Probability of minimal MG manifestations greater, need for rescue medications reduced with rituximab versus placebo
TUESDAY, Oct. 4, 2022 (HealthDay News) — A single infusion of rituximab early after the onset of generalized myasthenia gravis improves outcomes at 16 weeks, according to a study published online Sept. 19 in JAMA Neurology.
Fredrik Piehl, M.D., Ph.D., from the Karolinska University Hospital in Stockholm, and colleagues investigated the efficacy and safety of rituximab (500 mg; 25 patients) versus placebo (22 patients) as an add-on to standard of care for myasthenia gravis.
The researchers found that a greater proportion with rituximab had minimal disease manifestations at 16 weeks (71 percent in the rituximab group versus 29 percent in the placebo group; probability ratio, 2.48). There were no differences observed between the groups for secondary end points of changes in Myasthenia Gravis Activities of Daily Living and Myasthenia Gravis Quality of Life at 16 weeks and Quantitative Myasthenia Gravis at 24 weeks when censoring for rescue treatment (per-protocol analysis). However, there was a trend toward favoring active treatment when rescue treatment was taken into account. In the placebo group, rescue treatments were more frequent (4 percent with rituximab versus 36 percent with placebo). One patient in the placebo arm had a myocardial infarction with cardiac arrest, and one patient in the active arm experienced a fatal cardiac event.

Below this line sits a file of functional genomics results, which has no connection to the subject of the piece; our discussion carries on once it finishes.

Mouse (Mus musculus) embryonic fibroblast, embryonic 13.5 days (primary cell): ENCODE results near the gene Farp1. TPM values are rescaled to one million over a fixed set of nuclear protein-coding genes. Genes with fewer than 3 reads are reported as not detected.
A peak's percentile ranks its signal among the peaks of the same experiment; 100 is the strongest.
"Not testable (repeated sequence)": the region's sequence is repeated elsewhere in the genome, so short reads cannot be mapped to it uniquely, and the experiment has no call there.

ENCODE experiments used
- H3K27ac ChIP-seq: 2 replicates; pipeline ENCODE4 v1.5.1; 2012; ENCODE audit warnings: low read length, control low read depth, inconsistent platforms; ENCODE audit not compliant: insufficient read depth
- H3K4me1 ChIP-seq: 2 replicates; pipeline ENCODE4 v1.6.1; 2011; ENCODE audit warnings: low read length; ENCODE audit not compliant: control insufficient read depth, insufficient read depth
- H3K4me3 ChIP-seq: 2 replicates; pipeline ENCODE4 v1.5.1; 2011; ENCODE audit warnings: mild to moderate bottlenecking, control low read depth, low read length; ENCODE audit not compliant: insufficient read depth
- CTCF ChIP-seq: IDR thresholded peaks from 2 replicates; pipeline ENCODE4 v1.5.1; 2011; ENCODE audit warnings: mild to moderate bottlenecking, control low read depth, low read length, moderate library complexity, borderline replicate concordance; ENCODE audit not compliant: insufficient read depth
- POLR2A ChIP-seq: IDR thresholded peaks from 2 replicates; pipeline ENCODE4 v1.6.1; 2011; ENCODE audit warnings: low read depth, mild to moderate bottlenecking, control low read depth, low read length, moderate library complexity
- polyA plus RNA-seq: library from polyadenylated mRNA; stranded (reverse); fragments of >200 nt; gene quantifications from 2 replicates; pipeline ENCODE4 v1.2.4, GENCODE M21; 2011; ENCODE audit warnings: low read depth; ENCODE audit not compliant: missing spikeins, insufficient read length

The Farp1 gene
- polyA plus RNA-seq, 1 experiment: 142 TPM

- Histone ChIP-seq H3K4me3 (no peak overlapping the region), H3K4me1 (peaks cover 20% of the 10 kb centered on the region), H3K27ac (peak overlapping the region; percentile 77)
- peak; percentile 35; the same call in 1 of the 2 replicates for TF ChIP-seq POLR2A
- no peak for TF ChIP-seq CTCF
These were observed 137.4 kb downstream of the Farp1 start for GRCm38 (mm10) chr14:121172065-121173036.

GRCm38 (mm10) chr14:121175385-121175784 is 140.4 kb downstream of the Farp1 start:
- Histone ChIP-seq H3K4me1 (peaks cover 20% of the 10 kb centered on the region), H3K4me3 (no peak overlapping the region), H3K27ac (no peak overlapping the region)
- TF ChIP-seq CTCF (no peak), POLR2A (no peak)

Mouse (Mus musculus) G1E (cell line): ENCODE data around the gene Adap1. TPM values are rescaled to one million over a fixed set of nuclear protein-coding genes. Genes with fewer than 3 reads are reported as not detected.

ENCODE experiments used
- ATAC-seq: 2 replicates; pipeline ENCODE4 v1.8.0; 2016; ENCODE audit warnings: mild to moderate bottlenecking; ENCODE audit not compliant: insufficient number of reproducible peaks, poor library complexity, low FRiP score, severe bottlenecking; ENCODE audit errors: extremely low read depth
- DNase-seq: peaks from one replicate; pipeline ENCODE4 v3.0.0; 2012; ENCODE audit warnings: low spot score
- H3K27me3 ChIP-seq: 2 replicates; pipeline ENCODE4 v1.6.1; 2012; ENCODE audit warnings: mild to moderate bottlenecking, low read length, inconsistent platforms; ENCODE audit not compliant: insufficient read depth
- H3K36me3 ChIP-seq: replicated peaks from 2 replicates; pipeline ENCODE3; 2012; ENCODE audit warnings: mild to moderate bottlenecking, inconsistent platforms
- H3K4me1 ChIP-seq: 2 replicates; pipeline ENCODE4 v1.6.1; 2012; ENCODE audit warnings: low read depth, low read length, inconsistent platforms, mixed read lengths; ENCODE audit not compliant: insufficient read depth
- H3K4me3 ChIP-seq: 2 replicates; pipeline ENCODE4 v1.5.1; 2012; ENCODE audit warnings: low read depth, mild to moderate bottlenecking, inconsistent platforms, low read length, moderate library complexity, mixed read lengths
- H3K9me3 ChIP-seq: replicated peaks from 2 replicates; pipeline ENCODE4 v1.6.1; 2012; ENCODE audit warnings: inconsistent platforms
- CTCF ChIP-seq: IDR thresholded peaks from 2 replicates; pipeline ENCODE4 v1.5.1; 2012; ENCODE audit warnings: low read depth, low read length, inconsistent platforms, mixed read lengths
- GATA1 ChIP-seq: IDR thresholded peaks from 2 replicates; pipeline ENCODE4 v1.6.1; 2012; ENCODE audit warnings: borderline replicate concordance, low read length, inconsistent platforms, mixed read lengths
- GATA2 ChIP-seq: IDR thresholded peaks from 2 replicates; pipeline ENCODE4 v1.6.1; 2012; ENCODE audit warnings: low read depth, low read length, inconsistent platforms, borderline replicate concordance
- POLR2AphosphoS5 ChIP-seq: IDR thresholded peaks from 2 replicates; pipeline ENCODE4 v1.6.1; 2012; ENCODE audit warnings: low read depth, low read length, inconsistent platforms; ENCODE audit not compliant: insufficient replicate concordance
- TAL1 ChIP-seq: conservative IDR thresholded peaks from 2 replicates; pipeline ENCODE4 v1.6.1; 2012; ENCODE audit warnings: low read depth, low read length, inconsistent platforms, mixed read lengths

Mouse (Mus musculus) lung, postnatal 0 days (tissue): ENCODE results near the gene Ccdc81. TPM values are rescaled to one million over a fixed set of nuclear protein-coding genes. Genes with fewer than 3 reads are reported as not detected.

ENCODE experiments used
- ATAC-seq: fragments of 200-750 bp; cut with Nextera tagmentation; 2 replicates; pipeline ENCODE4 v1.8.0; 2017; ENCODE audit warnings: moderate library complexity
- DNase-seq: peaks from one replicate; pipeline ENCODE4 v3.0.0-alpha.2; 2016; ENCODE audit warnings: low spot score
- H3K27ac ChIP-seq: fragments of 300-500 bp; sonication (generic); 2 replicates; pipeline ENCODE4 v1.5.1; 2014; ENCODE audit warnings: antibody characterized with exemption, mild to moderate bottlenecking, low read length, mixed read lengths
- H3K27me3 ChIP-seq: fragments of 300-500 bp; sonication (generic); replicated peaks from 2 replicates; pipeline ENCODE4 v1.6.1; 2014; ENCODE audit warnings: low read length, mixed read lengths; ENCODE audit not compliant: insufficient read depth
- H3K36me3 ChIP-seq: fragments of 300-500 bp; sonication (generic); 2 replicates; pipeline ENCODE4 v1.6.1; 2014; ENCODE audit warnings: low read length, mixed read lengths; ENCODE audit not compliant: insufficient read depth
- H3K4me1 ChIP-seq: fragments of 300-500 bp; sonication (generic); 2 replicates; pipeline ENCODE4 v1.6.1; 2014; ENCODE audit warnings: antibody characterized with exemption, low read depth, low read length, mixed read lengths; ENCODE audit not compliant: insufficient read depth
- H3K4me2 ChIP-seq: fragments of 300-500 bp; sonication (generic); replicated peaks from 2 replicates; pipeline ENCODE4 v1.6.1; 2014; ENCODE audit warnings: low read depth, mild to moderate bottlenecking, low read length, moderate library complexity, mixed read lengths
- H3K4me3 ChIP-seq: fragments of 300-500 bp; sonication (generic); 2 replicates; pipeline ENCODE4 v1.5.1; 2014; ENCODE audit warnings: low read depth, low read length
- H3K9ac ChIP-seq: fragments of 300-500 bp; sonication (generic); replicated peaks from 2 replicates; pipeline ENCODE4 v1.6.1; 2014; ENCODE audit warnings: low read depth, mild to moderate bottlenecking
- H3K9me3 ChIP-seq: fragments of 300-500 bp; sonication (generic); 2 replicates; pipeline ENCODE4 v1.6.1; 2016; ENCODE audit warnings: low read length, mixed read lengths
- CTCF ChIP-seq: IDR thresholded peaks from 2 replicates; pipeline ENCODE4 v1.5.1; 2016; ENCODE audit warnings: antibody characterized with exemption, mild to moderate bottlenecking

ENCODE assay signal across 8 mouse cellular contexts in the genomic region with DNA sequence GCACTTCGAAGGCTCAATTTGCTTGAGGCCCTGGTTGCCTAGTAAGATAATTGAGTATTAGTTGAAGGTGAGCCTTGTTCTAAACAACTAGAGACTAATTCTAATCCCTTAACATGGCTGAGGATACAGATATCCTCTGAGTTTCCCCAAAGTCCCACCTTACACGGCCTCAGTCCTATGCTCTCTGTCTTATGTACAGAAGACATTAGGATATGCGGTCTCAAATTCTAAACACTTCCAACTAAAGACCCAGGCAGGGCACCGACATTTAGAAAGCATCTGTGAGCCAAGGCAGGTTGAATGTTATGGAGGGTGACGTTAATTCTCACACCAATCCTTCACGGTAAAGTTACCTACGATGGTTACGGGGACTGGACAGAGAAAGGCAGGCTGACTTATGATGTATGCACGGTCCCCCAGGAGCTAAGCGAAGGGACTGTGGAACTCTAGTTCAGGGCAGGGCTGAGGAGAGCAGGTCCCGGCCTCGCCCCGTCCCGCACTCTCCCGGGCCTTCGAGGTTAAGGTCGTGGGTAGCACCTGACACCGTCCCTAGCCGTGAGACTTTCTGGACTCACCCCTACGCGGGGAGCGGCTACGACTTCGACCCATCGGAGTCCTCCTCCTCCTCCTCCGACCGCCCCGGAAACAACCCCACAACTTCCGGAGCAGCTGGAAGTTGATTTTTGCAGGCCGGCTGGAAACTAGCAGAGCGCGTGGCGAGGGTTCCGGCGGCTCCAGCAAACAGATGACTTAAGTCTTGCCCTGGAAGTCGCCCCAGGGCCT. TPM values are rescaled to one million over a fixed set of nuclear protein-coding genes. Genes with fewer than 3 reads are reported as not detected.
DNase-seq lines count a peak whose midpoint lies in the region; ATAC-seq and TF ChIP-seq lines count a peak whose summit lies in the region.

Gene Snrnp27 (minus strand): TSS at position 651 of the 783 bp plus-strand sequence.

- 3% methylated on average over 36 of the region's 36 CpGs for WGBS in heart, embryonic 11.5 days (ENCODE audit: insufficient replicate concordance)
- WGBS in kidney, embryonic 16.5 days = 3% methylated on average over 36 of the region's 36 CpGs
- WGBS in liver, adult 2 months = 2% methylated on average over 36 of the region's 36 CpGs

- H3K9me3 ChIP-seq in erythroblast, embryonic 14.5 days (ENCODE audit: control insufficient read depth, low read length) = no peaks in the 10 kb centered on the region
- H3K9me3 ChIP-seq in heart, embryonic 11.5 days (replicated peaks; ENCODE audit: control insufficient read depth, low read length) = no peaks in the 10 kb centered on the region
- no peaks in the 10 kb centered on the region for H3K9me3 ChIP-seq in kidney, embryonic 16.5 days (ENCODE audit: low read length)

âTreatment with rituximab can be considered early after onset of generalized myasthenia gravis to reduce the risk of disease worsening and/or need of additional therapies,â the authors write.
Several authors disclosed financial ties to the pharmaceutical and biotechnology industries.
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